Saturday, December 14, 2019

Clash over Origins of World War II Will Last Until Russia Ceases to be the Political and Ideological Successor of USSR, Yerofeyev Says

Paul Goble

            Staunton, December 12 – The European Parliament drew parallels between Nazi and Soviet totalitarianisms and condemned the Molotov-Ribbentrop Pact as opening the way to war in Europe, an action that prompted Vladimir Putin to denounce this action as one based on “a lie,” Viktor Yerofeyev says.

            But “this war of conceptions,” the Russian writer says, “will continue for a long time to come and be conducted very aggressively – until Russia “ceases to be the political and historical-ideological legal successor of the Soviet Union” (виктор-ерофеев-путин-против-европарламента-ссср-против-россии/a-51647159).

            The decision of “young Russia having freed itself from Soviet totalitarianism” to “take on itself the sins of the USSR,” Yerofeyev continues, was and remains “a truly stupid” one. It not only puts Russia “in a difficult position” but “excludes it from the civilized world.”  It meant and means that “it is necessary in fact to recognize the correctness of Stalin on basic issues.”

            But the Russian writer continues, “Stalin is evil not only for the European Parliament but for Mandelshtam, Akhmatova, Pasternak, Solzhenitsyn and Shalamov, for all of the great Russian intelligentsia.” 

            Does it not mean “to recognize the successes of Stalin in domestic policy? Industrialization was carried out in bestial conditions (how else?), this was a regime of lies, hatred, and terror in relation both to class enemies, the most productive part of society and to the population as a whole which also became victim of general fear and repression.

            Does it not mean “to recognize the correctness of collectivization and the Great Terror of the end of the 1930s?”  All this is “unthinkable” unless one accepts “the insane and senseless communist ideology” as well.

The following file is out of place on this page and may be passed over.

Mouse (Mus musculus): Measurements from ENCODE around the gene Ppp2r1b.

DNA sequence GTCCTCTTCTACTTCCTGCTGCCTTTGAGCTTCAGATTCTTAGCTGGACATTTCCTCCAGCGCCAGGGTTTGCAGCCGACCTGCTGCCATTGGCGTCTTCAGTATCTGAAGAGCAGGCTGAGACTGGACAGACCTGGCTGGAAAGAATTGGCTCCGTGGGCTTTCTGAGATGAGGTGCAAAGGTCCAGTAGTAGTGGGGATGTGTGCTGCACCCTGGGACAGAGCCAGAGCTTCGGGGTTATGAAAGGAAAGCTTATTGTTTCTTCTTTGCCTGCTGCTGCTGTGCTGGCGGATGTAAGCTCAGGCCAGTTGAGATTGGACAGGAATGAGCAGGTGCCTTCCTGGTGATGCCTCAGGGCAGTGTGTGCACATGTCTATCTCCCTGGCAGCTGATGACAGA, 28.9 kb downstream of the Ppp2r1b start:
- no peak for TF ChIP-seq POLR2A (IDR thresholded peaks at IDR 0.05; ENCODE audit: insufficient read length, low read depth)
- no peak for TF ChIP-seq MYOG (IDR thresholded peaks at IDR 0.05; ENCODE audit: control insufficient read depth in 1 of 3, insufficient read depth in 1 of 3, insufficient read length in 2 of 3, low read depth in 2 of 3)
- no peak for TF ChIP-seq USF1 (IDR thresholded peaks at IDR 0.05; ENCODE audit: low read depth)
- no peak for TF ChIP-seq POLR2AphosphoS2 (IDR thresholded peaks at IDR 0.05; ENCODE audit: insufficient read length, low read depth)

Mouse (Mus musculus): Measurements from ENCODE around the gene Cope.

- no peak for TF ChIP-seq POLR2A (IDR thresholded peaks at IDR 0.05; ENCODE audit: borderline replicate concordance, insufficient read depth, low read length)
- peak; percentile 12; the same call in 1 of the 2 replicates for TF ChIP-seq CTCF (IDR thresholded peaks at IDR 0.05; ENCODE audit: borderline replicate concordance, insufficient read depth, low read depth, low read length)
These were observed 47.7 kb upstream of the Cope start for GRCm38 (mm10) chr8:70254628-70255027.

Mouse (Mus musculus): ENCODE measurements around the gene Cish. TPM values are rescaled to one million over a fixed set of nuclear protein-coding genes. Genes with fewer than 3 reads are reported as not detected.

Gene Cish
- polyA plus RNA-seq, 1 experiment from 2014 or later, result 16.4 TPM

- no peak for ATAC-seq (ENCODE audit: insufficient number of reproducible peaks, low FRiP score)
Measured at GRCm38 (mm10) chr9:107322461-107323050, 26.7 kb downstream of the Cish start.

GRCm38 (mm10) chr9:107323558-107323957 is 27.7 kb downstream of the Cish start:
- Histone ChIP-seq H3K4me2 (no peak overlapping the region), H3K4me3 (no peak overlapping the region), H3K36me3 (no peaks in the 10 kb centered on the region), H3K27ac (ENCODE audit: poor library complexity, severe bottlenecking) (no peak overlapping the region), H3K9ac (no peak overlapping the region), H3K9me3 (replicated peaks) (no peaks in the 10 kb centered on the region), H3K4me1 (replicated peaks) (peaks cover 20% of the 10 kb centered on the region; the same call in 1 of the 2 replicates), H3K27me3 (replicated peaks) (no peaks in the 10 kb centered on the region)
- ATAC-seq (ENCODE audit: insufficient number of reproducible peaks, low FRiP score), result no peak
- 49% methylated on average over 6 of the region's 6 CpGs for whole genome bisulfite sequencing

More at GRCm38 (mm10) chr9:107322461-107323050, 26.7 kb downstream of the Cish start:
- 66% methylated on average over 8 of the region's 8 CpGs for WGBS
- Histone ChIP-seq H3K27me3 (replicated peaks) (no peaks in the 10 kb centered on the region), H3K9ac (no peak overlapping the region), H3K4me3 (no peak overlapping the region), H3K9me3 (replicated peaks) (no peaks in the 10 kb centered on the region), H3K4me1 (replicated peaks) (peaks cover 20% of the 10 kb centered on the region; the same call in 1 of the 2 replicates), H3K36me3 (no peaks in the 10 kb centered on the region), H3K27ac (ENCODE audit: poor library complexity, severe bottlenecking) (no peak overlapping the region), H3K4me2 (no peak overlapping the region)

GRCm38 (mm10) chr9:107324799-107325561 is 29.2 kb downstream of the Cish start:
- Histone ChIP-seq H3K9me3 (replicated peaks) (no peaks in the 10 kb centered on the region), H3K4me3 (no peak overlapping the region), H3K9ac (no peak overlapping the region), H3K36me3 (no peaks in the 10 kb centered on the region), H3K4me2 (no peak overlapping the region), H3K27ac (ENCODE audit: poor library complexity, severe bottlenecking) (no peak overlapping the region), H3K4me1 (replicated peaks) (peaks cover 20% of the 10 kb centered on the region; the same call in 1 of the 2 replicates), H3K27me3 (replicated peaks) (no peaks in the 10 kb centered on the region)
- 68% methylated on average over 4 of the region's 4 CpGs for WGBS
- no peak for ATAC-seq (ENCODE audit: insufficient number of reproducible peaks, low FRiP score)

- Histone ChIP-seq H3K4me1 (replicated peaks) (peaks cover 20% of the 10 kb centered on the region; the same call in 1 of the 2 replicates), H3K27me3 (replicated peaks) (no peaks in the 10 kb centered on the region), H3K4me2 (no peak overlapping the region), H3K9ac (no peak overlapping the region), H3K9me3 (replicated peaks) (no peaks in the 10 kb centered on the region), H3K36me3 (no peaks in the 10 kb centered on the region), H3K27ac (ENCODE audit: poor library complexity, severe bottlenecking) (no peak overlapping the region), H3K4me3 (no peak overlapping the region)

“However,” Fedoseyev says, “it is possible not to admit all of this but to minimize it as now in Russia is being born a positive image of the Soviet Union and Stalin himself.”  As far as foreign policy is concerned, “to support Stalin’s line means in essence to dream about the rebirth of the Soviet empire and frighten the neighbors, including them in its sphere of influence without asking their opinion of that.”

            After all, “who asked the opinion of the neighbors when the Molotov-Ribbentrop, that is the Stalin-Hitler pact was signed? Then everything was decided from a position of strength and the small independent countries of the Baltic turned out to be in a hopeless position.”

            As Yerofeyev says, “World War II began not on June 22, 1941 but on September 1, 1939, a week after the signing of the treaty between Hitlerite Germany and the Stalinist Soviet Union. And very quickly Stalin seized a significant part of Poland, the Baltic countries, Finland, Bessarabia, Northern Bukovina … The weakness of the neighbor and the joy of the collector of lands in the spirit of Ivan Kalita. They are pleased up to now.”

            As far as comparing these totalitarian regimes is concerned, the Russian writer says, that is “a complicated task. They are different in their basic idea. In the ideology of communist initially was noted a small note of social justice which attracted the left-wing intelligentsia of the West.”

            Hitler in contrast, Yerofeyev continues, “has been declared an unqualified enemy of humanity.”  Consequently, for the foreseeable future, “the USSR will be viewed as more decent than ‘the Third Reich.’” And besides the difference in ideology, the two are different as far as their status is concerned.

            “Nazi Germany was defeated by the Soviet Union and the Western allies and this helped Western Europe to free itself. The real horror of Stalinist was felt only by the countries of ‘the people’s democracies.’ As a result, the Soviet Union up to now remains a kind of myth for Western Europe and hell for the continent’s Eastern half.”

            Yerofeyev concludes; “the 75th anniversary of the victory in World War II which will be marked in May is a major date. When Russia becomes democratic,” it will be able to face the horrors of the communist past. “but it will never forget the victory: this was of course, an achievement of the people.”

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